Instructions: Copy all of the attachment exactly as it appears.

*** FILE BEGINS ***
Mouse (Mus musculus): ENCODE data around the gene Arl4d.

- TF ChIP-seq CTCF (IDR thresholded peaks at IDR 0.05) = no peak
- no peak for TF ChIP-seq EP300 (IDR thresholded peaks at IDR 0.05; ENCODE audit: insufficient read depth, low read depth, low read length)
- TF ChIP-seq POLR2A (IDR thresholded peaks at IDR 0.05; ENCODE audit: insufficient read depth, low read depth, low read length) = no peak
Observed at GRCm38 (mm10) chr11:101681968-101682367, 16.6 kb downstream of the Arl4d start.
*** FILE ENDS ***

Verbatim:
Mouse (Mus musculus): ENCODE data around the gene Arl4d.

- TF ChIP-seq CTCF (IDR thresholded peaks at IDR 0.05) = no peak
- no peak for TF ChIP-seq EP300 (IDR thresholded peaks at IDR 0.05; ENCODE audit: insufficient read depth, low read depth, low read length)
- TF ChIP-seq POLR2A (IDR thresholded peaks at IDR 0.05; ENCODE audit: insufficient read depth, low read depth, low read length) = no peak
Observed at GRCm38 (mm10) chr11:101681968-101682367, 16.6 kb downstream of the Arl4d start.